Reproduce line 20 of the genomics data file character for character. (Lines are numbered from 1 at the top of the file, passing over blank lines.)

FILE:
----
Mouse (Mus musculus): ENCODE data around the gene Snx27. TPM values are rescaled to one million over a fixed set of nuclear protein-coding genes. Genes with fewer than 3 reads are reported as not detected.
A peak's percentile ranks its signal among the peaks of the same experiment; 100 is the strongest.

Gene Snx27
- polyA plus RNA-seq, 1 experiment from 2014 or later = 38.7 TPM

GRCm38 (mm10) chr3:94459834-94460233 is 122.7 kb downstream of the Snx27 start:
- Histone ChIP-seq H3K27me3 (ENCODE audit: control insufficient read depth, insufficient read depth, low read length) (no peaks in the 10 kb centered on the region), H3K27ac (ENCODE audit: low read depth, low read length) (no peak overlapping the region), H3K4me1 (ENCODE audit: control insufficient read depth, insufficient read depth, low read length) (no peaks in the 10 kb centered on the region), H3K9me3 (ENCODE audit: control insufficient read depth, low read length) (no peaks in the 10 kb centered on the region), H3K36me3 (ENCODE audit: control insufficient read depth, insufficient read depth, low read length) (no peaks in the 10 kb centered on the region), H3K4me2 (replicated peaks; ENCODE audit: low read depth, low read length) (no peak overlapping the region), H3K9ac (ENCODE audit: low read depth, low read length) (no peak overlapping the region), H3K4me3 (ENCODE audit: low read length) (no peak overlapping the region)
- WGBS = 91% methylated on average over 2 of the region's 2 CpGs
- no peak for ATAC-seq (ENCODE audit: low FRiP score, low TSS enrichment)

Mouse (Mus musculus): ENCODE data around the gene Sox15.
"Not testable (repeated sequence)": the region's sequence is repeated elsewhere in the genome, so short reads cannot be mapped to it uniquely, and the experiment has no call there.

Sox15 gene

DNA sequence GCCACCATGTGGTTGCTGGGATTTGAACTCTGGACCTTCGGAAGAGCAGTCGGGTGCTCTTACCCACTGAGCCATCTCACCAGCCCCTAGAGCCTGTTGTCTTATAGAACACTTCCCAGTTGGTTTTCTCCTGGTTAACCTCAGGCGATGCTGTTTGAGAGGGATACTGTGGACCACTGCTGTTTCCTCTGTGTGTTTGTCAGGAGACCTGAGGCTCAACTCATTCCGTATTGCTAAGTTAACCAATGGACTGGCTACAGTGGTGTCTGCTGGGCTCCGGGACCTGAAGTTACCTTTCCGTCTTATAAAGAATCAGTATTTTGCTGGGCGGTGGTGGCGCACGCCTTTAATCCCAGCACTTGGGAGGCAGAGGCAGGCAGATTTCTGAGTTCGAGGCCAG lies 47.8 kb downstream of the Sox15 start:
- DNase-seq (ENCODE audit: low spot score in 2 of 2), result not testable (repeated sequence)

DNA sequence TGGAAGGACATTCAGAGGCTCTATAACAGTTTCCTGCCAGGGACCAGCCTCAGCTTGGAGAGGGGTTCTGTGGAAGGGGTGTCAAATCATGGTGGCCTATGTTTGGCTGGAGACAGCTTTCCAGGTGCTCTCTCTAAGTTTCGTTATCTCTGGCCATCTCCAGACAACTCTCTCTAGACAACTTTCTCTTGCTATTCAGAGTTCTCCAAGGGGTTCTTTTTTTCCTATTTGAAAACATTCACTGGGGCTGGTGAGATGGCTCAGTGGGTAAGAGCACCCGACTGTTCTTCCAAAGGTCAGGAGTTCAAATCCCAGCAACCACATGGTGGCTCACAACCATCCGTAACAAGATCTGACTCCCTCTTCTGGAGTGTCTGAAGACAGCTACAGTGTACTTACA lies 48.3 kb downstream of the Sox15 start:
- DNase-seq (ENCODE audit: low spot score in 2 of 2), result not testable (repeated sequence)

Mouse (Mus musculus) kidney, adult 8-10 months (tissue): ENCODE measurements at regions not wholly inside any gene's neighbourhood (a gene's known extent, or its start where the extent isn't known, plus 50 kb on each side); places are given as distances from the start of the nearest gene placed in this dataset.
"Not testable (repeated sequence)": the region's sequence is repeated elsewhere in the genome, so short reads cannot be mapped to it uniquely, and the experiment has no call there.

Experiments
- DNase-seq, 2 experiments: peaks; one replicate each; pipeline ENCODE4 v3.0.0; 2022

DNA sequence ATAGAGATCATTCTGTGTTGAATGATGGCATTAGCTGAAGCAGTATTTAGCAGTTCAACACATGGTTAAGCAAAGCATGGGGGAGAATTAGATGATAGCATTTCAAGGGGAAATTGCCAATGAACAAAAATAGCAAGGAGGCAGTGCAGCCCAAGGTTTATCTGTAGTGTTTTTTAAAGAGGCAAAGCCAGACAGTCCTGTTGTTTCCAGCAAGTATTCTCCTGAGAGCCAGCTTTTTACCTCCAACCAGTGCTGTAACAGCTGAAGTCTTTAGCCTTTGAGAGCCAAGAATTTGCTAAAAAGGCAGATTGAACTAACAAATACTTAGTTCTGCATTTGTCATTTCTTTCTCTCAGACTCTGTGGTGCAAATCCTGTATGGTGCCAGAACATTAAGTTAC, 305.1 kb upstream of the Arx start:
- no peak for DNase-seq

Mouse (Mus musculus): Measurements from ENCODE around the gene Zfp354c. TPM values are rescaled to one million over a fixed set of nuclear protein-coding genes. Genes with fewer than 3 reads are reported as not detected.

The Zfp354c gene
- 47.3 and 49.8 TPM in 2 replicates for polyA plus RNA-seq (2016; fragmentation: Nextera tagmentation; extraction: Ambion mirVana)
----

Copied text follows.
DNA sequence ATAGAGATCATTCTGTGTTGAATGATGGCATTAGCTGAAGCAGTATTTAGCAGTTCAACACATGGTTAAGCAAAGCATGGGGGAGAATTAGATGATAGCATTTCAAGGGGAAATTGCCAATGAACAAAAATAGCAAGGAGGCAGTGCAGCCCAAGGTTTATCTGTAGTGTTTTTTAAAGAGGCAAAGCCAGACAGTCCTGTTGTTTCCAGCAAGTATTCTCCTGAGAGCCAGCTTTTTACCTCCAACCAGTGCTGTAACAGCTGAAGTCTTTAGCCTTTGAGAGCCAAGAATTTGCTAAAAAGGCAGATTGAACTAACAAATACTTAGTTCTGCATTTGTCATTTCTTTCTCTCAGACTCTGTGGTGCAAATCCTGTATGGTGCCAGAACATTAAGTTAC, 305.1 kb upstream of the Arx start: